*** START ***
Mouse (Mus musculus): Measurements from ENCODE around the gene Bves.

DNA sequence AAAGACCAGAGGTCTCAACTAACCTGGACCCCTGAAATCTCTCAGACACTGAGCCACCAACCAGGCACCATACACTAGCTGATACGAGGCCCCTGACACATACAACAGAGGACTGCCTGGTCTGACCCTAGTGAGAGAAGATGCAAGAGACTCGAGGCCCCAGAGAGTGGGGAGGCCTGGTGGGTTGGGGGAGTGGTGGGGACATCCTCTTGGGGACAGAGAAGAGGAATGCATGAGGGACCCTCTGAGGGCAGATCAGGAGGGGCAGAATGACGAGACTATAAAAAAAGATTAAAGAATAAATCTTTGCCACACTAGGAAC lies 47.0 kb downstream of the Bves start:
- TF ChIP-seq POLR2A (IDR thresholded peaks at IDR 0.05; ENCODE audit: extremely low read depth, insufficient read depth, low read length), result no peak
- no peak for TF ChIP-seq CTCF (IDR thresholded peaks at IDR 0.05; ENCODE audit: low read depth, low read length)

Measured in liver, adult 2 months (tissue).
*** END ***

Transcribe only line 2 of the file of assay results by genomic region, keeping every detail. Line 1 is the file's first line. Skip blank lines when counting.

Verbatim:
DNA sequence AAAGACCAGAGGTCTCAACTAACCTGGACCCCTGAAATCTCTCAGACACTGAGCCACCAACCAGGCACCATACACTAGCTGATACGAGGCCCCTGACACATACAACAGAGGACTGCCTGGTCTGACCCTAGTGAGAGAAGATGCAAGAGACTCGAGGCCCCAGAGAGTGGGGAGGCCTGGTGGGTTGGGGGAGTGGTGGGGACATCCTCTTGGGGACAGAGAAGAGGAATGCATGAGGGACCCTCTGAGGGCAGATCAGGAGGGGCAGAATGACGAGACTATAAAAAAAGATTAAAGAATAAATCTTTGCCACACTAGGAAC lies 47.0 kb downstream of the Bves start: